The Epidemic of Fatherlessness

The following is a guest post by Jacob Pippin. Jacob is an authentic Floridian laying his roots down in the beautiful, small town of Sanford, along with his wife and their three children. He is a graduate of Rollins College with a degree in Communication and Public Relations. His writings include the family, education, and the effects of progressive ideologies on our culture.

We are currently living in an age of The Great Epidemic.

Bombarded daily with limp-wristed shouts of selective outrage about things like systemic racism, white privilege, and toxic masculinity, we are told these plagues spread out like a blanket over our society. Inventions of victimhood is all the rage, literally. It is everywhere, hiding under every rock and overshadowing every institution. But there is a destructive force looming beneath it all, a true epidemic that is currently tearing society asunder.

The epidemic of fatherlessness.

Words that Kill

I come from a long line of failed fathers. My paternal heritage is one of abandonment, drunkenness, drugs, and jail. My father engrossed himself in crime and vices, like his father before him. His grandfather raised him in his home, while his own father laid around in a drug-induced stupor for most of his life. That apple didn’t fall from the tree at all; it rotted in place, but one seed was able to fall: Me.

My father and mother were never married and I was born out of wedlock. My birth certificate does not bear his name and he could not be troubled to be there when I came into the world. As a result, I bear my mother’s maiden name.

Their life was troubled. At times my father was abusive—physically at some points, but always mentally. He was a master at the art of guilt manipulation. This continued nearly until the day she died of cancer. I was almost 4. She was 26.

After my mother’s death, a short custody battle ensued between my father and my maternal grandparents. At the time, he was a jobless addict and was spurred on by his grandfather to step up to the plate for his child. The judge gave him an ultimatum: If you want your child, get a job and get sober. It never happened, at least the sobriety part. At that point, my grandparents were awarded temporary guardianship of me. It was never contested again.

Throughout my childhood years I would see him on occasion. He would come to our small church on Sunday evenings, sit in the back pew, and give me a hug and few bucks. That ended when he got arrested for stealing a case of beer from a 7-Eleven. After that I saw him maybe once a year on my birthday, but that eventually faded as well.

The last time I saw my father in the flesh I was 16. Eighteen years ago. I was walking home from a friend’s house, kicking up dust on our dirt road when I heard the screaming. When I looked up I noticed my father’s blue Chevy truck parked in front of my grandparent’s house. I did not catch the exchanges. He was screaming at them; they in return. It was one of those surreal moments in life, a moment that didn’t feel real.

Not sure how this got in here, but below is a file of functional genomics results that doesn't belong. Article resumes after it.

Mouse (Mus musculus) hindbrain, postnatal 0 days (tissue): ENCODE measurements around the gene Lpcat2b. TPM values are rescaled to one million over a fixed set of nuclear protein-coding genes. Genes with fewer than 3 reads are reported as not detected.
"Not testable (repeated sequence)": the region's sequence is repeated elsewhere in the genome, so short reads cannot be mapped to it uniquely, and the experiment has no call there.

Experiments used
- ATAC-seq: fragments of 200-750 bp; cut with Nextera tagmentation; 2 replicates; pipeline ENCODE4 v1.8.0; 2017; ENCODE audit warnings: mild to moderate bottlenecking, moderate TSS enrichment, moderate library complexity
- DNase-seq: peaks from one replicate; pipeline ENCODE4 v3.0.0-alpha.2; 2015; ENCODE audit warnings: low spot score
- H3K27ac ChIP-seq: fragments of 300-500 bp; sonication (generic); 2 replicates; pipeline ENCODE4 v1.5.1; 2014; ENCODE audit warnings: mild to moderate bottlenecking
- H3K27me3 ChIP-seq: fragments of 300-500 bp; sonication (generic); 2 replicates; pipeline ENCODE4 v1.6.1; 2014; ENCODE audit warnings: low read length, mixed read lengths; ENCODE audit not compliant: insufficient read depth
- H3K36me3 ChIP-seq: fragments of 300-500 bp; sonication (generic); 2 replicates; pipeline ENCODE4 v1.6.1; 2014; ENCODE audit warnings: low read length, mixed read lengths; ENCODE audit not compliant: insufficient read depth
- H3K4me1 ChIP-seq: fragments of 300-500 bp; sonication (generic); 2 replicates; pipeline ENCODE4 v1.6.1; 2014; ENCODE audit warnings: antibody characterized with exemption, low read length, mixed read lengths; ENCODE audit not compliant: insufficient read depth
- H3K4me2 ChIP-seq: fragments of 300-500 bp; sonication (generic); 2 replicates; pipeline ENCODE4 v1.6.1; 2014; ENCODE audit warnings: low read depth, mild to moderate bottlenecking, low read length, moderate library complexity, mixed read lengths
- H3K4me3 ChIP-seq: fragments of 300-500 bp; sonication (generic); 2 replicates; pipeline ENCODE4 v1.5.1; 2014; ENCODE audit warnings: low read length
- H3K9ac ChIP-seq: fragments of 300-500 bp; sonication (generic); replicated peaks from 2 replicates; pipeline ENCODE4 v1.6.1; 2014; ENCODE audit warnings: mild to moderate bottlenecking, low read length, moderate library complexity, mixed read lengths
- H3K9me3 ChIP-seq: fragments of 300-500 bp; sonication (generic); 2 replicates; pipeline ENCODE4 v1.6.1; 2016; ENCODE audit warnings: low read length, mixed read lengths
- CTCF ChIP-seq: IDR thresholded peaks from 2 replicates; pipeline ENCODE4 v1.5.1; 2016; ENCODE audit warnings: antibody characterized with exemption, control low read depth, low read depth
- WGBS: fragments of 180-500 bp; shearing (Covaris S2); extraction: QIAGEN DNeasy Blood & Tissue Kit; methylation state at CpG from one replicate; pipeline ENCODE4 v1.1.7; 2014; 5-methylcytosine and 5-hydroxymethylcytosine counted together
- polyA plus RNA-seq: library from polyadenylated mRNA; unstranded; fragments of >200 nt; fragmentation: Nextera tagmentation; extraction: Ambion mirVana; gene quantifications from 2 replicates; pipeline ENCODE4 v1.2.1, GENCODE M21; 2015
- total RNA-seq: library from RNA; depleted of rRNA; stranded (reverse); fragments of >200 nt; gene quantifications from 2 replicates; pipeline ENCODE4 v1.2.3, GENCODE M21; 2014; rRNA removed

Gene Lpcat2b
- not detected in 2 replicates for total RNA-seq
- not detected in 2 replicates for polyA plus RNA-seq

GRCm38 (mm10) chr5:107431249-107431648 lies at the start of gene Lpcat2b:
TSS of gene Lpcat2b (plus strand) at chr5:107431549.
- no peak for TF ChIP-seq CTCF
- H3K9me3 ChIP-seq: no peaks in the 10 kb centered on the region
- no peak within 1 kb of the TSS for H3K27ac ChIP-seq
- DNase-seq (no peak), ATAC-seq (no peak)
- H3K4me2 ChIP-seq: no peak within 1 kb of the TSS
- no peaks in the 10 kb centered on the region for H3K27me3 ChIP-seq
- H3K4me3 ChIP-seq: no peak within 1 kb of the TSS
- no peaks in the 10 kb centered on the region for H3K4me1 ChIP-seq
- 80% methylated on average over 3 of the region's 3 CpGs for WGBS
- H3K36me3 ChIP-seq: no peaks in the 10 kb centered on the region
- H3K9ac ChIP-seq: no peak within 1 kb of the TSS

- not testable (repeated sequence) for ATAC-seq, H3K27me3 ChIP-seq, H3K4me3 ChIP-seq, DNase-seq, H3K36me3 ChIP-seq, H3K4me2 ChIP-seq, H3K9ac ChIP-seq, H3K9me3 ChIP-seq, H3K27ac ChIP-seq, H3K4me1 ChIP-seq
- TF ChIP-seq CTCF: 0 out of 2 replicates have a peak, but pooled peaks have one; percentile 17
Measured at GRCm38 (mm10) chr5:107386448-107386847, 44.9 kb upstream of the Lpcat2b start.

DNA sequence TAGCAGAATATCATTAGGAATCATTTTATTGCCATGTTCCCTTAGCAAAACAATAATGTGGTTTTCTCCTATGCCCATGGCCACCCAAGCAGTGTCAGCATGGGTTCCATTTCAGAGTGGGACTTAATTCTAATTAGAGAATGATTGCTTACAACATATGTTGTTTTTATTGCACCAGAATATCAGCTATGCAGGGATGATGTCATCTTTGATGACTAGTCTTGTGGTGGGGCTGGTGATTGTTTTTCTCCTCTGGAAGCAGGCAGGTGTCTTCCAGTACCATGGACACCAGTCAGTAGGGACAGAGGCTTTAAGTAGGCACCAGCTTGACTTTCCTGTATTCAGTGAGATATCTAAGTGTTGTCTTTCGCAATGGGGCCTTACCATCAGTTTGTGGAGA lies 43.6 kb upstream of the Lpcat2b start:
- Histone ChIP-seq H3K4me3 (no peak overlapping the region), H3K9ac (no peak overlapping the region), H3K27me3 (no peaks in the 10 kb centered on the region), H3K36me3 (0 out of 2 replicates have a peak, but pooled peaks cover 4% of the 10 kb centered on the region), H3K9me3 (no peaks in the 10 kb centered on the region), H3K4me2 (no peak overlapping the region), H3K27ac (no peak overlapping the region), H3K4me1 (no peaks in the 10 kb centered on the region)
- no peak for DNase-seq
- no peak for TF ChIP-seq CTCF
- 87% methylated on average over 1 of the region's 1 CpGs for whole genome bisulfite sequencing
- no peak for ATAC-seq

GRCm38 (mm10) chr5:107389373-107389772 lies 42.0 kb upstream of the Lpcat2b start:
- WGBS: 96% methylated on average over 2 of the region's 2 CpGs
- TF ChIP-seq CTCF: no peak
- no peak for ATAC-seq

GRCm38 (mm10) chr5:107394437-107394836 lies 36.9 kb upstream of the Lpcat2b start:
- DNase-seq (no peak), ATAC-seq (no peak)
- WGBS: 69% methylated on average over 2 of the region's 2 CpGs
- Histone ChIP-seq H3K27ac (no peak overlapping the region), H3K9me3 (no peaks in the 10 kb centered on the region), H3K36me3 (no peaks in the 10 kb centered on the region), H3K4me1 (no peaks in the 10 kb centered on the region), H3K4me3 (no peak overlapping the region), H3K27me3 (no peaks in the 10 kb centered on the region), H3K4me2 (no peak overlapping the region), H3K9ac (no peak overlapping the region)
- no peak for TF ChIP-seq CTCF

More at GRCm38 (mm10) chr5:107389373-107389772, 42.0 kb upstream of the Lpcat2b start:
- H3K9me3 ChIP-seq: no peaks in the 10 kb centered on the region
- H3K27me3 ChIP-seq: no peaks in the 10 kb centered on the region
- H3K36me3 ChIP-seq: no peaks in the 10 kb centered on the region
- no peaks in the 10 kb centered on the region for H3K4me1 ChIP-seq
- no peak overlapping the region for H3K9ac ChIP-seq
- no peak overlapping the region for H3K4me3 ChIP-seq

As I made my way up the driveway, he stopped, looked at me and said, “There’s that bastard. Don’t you know you’re just a bastard?”

Those were the last words he ever spoke to me. His voice and those words etched into my mind, forever.

The Path of the Storm

Much of my childhood could be summed up by pain and Ritalin. Uncontrolled emotions carried me into my adolescence and young adult years. Anger, bitterness, sadness, indifference. I felt and lived with them all as they engulfed like a flood. It was the air I breathed. Most times I could keep things in check: a few punched out windows here and there helped dull my embittered heart.

I spent many years trying to ignore it all, trying to suppress the rage I felt. I would do anything the world offered me as a pressure release value. Anything.

Wrestling helped. Slamming other kids on their heads and throwing them across the mat felt good. For those moments, I felt in control of my world. Blood and broken bones were a small price to pay for relief. But unfettered rage always lurked beneath the surface.

But I am a bastard no more by the grace of God. Christ saved me and gave me a new heart, one with new affections. The old has been buried.

Fatherlessness Unfettered

Fast forward to the present. When I turn on the news and see the protests, the statues being toppled, and the smoke of private businesses that have been burned to the ground, I don’t see a progressive phoenix rising from the ashes of oppression.

I see the same rage I’ve known all too well. I see fatherless men who have found their sonship in the mob. Fatherlessness is a root of all kinds of evil if left to mature on its own. Statistics tell us that fatherlessness is the greatest predictor of violent crime and incarceration.

To ignore this fact in favor of some neutered view of reality, is a stupid denial of obvious reality. Grown men don’t cry over romanticized ideas of faux oppressional forces, but I have seen plenty do so when you ask them about their father.

We are witnessing the fruit of fatherlessness, with a stage four prognosis, and it has metastasized throughout the entire culture. This brave new world we are watching unfold will not usher in the utopia that many imagine—it will destroy everything in its wake. It doesn’t have plans to rebuild anything at all. Fatherless men were not taught to build, either in terms of homes or legacies. The feminized culture has emasculated them, both in mind and body, and taught them to do nothing but emote. Feelings don’t build civilizations. Blood, sweat, and sacrifice do.